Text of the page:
Audience Insights: What You Need to Know About Nielsen & BBO (Broadband-Only) Homes

03.01.2021 David Gustafson

Nielsen, the data and analytics company best known for measuring television viewing, is moving forward with plans to integrate broadband-only (BBO) homes into its local TV measurement services throughout 2021. To better understand what the BBO change may mean for advertisers in Cox Media markets, we sat down for a virtual Q&A with David Gustafson, Cox Media’s Director of Linear & Audience Research, to learn more.

CM: Let’s start at the beginning. What are broadband-only (BBO) homes?  

DG: Definitely a good place to start! Over the past several years, the continuing evolution of how TV content is distributed has created additional ways for viewers to consume that content. Essentially, that has spawned a new subset of homes in the marketplace that rely solely on streaming services to get TV programming to their sets. When you boil it down, the word “only” really is the key to the BBO definition. For Nielsen purposes, homes that stack streaming subscriptions on top of existing Cable or Satellite subscriptions – and homes that have over-the-air antennas for receiving Broadcast stations – are not considered to be broadband-only homes. In other words, Internet-based streaming is the only TV option in a BBO home.

CM: So, what is Nielsen doing differently this year in terms of BBO homes?    

DG: Interestingly, BBO homes are not entirely new to Nielsen’s TV audience measurement. Nielsen began including BBO homes in their national TV service in 2014 – but until this year they’ve excluded BBO homes from local measurement services. That’s the gist of the change. Beginning with January 2021 measurement for the RPD+ (or former “diary”) markets and starting with October 2021 measurement for most metered markets, Nielsen is expanding the local TV universe beyond the traditional local-market definition that included only Cable, Satellite, and over-the-air homes.  

CM: How will this BBO change impact local markets?    

DG: The simplest answer is that the pie is getting bigger. Integrating broadband-only homes at the local level significantly increases the overall size of most TV markets, or DMAs. Across the 18 primary DMAs in Cox Media’s TV footprint, Nielsen’s 2021 TV household universe estimates with BBO increased more than 15% compared to 2020’s non-BBO UEs.  

CM: Will that also impact local TV ratings?    

DG: Absolutely. Although the local TV pie is getting bigger, the existing slices likely won’t change very much. Remember that ratings – like penetration figures – are percentages. A rating expresses the number of viewers watching a particular program or network as a percentage of the total population, or universe. While some BBO homes may be able to watch traditional linear TV channels through virtual providers such as Hulu, YouTube TV, and others, all indications point to BBO homes generally watching less linear TV when compared to the Cable, Satellite, and over-the-air homes that had previously defined the local TV universe. As a result, the potential increase in the number of viewers is not expected to be as significant as the population increase in most markets. This is where the math gets really fun. The larger TV universe means that each DMA rating point will represent more viewers – but the same 10,000 viewers you had yesterday before BBO will translate to a lower DMA rating tomorrow after BBO homes are included. That creates a real risk if we focus only on ratings and percentages because it can lead to the misperception of declining viewership, without regard for the impact of the population increase.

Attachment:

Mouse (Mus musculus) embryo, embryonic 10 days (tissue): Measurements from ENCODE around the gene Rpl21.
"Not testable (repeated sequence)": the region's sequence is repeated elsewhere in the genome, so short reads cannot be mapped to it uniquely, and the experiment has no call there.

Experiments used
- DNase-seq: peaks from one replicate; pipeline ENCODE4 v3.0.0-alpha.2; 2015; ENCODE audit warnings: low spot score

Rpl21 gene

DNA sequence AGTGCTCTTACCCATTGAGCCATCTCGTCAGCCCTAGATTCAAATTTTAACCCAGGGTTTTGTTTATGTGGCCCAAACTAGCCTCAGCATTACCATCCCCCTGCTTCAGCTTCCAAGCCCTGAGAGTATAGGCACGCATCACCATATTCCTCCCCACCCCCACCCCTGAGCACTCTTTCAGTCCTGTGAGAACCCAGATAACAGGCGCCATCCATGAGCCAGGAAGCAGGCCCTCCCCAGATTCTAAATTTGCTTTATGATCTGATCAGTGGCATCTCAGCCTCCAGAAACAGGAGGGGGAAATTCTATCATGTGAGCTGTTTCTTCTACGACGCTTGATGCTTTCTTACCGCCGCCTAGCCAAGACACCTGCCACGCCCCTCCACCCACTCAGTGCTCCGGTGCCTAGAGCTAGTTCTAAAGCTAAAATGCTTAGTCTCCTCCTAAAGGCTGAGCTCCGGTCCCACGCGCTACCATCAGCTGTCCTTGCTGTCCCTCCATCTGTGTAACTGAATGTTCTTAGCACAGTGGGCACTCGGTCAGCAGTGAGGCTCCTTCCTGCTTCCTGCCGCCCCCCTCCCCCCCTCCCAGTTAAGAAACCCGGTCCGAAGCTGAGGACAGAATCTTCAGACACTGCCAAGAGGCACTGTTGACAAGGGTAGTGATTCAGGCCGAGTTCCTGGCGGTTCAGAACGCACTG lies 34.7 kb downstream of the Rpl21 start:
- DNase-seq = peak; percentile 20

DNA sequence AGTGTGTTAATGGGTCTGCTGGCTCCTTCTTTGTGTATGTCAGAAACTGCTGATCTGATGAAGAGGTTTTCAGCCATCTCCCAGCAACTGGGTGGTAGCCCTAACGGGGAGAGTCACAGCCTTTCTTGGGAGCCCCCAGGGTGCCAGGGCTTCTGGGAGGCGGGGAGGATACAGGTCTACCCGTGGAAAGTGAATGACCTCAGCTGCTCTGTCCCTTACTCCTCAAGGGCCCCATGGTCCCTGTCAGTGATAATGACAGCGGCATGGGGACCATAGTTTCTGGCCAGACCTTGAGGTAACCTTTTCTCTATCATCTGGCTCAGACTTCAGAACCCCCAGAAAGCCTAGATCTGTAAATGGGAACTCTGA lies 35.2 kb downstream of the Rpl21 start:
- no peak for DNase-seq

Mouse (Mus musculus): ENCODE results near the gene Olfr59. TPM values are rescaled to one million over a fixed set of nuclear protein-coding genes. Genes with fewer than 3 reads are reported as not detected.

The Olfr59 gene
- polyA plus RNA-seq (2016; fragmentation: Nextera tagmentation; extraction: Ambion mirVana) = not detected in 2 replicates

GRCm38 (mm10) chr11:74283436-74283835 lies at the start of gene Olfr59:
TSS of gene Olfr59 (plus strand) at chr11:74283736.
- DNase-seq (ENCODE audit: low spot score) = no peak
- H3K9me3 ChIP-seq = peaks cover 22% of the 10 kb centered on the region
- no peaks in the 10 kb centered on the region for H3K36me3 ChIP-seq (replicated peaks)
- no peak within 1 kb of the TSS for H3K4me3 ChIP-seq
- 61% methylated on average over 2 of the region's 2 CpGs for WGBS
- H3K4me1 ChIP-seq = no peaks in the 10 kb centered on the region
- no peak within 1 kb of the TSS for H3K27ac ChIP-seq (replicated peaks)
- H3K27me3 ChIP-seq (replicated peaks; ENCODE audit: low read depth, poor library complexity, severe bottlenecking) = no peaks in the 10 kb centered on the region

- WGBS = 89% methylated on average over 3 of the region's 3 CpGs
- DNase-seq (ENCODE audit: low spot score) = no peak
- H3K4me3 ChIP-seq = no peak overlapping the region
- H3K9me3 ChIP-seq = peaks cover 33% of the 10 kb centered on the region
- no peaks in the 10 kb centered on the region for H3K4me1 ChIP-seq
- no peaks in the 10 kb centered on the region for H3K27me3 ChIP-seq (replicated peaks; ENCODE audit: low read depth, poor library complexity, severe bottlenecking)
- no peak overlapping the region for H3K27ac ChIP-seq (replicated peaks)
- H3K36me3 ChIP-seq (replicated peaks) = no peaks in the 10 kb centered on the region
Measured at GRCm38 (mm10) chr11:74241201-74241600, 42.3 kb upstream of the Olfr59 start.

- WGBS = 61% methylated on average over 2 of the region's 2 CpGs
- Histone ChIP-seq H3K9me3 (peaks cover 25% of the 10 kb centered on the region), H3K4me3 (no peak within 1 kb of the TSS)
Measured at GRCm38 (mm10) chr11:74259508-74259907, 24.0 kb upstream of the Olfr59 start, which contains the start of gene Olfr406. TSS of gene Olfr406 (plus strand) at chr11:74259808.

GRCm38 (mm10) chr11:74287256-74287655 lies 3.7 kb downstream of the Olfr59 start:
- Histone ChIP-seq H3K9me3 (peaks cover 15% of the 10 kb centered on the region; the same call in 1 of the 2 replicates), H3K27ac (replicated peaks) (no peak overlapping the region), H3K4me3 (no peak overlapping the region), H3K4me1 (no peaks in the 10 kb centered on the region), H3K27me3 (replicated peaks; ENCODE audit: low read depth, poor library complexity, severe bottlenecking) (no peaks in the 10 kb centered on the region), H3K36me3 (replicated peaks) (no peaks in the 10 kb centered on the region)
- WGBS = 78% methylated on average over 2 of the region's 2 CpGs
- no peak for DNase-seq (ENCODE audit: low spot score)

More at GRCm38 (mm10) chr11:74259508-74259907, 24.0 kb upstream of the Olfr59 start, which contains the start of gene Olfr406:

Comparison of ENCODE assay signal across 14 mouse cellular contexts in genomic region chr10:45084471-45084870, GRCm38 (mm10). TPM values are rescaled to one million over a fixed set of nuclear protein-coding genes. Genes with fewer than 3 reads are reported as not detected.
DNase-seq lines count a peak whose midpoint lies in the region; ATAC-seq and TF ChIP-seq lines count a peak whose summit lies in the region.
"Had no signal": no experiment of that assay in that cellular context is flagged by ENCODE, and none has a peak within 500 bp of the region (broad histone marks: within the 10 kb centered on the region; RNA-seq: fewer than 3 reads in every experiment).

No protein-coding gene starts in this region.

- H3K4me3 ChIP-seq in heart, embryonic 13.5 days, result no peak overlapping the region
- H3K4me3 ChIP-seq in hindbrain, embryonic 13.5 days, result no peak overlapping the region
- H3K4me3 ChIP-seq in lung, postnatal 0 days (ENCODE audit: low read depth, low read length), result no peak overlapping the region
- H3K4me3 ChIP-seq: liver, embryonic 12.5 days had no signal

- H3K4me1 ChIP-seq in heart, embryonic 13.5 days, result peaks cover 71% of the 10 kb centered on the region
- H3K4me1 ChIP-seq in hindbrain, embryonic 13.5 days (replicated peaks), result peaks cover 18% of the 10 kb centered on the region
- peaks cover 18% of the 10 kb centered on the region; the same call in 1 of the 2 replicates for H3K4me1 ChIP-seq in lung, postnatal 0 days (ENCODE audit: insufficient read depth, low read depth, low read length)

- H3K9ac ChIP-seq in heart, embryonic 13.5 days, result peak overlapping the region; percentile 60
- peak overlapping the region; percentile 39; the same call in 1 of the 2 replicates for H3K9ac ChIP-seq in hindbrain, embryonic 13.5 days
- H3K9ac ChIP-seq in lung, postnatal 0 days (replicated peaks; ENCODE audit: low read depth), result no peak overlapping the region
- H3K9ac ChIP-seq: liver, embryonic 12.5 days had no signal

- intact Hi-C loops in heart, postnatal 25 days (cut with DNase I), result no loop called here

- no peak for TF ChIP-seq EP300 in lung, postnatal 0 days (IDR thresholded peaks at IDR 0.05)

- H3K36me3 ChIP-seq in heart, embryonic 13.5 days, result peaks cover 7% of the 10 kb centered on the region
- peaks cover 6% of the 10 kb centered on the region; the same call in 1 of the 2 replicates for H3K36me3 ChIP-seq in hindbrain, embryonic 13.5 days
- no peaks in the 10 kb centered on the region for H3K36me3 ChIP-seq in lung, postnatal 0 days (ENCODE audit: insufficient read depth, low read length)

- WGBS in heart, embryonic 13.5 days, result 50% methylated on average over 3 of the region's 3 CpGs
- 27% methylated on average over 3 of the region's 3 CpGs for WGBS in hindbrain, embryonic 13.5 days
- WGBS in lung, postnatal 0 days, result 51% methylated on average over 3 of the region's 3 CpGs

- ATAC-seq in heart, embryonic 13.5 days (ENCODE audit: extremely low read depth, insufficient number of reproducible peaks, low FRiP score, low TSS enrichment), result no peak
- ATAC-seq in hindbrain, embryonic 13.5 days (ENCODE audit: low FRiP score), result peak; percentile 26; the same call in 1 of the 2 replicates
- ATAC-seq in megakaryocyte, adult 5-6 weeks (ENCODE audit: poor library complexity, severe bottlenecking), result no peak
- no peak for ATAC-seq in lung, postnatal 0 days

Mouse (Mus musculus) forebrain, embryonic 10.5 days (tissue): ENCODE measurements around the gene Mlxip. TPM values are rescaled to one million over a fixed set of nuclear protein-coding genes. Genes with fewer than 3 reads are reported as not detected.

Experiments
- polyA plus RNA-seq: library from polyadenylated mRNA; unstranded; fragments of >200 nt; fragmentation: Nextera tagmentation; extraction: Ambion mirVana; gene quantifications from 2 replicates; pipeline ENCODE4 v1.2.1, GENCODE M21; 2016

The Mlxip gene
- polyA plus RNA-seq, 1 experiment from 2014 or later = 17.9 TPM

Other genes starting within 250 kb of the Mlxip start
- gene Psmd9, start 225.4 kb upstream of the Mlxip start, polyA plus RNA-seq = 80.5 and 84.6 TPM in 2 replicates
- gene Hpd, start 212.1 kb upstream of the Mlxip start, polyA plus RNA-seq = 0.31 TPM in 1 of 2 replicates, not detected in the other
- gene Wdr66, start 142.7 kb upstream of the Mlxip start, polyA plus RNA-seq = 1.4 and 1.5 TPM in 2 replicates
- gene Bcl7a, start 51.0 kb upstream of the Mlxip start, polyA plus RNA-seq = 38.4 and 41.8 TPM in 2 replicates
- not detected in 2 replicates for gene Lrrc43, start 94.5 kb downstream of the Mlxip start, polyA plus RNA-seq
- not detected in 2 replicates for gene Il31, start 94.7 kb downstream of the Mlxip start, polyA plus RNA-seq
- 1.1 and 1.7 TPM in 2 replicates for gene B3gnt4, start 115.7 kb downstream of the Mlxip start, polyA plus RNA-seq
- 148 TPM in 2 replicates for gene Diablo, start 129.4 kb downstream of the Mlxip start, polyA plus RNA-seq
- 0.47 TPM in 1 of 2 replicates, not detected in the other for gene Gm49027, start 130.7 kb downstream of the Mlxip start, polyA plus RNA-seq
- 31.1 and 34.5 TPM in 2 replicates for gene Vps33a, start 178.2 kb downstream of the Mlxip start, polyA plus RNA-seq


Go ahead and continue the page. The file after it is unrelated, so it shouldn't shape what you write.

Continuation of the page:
CM: Given that risk, what BBO advice do you have for advertisers?    

DG: I’ve had the chance to discuss that very question with research colleagues throughout Cox Media and with peers across the industry, and we generally reach the same conclusion: Make a first impression with impressions. Local TV’s historical reliance on ratings and GRPs has long complicated transactions because of the need to translate numerators and denominators into percentages. The constant has been and will continue to be the numerator in that equation – that is, the number of viewers, or viewing impressions. Even Nielsen, the company often considered synonymous with TV ratings, has begun to promote impressions as a “great equalizer” that can help ensure all local TV viewers get counted. And focusing on impressions doesn’t just benefit traditional TV campaigns. Impressions create a common link between Cox Media’s TV and TV Everywhere solutions, and impression-based buying will help create a seamless transition to the future evolution of addressable, audience-based TV campaigns. 

If you have questions or would like more information on Nielsen’s BBO change, please contact us and we’ll connect you to our team of experts. We’ve also created this short video that summarizes these changes:


About the Author

David Gustafson

As Cox Media’s Director of Linear & Audience Research, David plays a key role in the company’s usage and interpretation of TV audience data. With more than two decades of industry experience, David currently is a member of the Nielsen Local Policy Guidelines Committee (PGC) and VAB Measurement Innovation Task Force, as well as client advisor to Comscore. Known as “The Professor,” David’s articles combine his passion for writing with a penchant for concisely explaining complex topics.

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